Farm Workers at Powerscourt
Contributor Nivrum sent in this photo from around the 1930s of farm workers at Powerscourt. It’s a really great picture – he thinks the people in the photo are Edward Murphy, possibly Peter Coogan and possibly Kit Carney, from left to right. (Click on the image for full size)
Farming in the area was obviously the main source of employment for most people. The history of farming in the parish throughout the 19th century can be pulled together from a variety of sources, starting with Robert Fraser’s Stastical Account in 1801, Census information recording occupations throughout the century, archives relating to the Famine Relief Commission in the middle of the century and archives relating to the Devon Commission on land leases established in the middle of the century. Recently (thanks to Michael Wood), I came across a thesis by Nuala Hunt on some aspects of estate management during the minority years of the 7th Viscount, 1847 – 1857, who uses minute books of the guardians of the estate during this time to piece together some land management practices.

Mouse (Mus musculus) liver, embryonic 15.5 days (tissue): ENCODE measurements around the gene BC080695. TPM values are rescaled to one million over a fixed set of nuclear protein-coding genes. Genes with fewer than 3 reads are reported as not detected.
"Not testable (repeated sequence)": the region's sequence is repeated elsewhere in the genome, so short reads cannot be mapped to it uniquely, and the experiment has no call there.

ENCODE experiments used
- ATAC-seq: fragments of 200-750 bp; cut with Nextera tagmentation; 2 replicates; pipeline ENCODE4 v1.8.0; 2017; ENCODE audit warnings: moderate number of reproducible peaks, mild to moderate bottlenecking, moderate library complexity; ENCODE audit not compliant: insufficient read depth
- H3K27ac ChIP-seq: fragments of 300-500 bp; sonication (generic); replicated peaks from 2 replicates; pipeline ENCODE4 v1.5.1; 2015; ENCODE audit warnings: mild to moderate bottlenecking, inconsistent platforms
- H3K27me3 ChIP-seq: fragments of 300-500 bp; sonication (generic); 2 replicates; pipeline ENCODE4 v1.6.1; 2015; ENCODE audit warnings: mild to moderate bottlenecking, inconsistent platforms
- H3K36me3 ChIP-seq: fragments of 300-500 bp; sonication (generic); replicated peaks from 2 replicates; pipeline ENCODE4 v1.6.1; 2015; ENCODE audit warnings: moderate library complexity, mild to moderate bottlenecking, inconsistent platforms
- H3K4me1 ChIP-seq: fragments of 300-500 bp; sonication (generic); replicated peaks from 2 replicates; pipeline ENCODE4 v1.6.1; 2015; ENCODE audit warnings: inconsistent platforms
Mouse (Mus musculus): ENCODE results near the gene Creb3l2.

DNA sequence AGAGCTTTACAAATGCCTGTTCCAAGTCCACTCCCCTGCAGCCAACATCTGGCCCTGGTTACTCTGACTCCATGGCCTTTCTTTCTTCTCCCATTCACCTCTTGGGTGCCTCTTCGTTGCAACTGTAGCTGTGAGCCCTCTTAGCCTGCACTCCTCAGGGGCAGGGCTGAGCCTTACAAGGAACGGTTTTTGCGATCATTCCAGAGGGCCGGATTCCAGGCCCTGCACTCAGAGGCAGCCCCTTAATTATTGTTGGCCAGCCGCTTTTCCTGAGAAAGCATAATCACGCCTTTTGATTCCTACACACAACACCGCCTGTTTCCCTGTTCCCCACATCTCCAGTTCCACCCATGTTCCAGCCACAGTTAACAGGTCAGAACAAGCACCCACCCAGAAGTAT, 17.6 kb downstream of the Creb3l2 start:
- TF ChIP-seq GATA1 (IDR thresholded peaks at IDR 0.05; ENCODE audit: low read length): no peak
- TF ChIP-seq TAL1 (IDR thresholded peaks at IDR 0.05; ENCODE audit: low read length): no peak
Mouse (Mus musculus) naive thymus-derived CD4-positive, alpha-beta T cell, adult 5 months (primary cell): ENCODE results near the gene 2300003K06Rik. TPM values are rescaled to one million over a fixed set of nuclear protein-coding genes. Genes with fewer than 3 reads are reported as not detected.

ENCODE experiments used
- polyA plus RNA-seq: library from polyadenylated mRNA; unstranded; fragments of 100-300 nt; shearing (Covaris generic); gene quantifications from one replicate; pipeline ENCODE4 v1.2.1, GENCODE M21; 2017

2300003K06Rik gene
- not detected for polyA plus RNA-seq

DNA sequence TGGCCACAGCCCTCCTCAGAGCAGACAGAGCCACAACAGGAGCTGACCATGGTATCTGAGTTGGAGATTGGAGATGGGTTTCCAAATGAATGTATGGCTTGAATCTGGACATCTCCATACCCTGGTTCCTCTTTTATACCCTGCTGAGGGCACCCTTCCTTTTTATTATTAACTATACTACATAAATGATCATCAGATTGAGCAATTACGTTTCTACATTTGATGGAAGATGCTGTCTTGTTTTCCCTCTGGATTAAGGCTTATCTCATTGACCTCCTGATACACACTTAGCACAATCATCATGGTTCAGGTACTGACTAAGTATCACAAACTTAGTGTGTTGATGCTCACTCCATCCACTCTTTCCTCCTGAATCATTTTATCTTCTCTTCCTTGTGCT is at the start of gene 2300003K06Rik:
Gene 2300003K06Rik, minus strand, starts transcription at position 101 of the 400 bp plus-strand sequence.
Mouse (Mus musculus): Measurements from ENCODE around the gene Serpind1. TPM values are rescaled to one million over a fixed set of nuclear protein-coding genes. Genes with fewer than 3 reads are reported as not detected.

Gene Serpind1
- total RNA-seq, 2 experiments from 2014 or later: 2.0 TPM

There is a slow but perceptible change through the century after the population peaked in the 1830s. Fraser recounts with disappointment in 1801 that, while the land is good, long leases (3 lives or 31 years) mean that there is little direct control over the land by the estate owner and little incentive for the tenants to improve. He considers the standard of agricultural innovation to be poor. Sub-letting of land at high prices was also a problem, with many small cottiers eeking out an existence from a small plot of land, paying far in excess of what the land was worth and also contributing more than their fair share of tithes. With the poverty that developed in line with population boom and accentuated by the Famine, the Census recorded that along with population decline, the number of small land holders decreased as farms began to aggregate – there was a movement away from the land. Hunt reports that the guardians of the estate from 1847 to 1857, with their agent George Cranfield, actively discouraged sub-letting and aimed to reduce leases to 21 years. She also provides some detail of applications for improvements to holdings, along with a discussion on whether long or short leases tended to encourage improvement. Writing in 1903, the 7th Viscount reports that while there were a lot of small land owners in the early part of the century, now there were just two or three in each area, bringing stability to agriculture in the area after a tumultuous century. Many leases of the 19th and 20th centuries can be found in the Powerscourt Papers at the National Library of Ireland.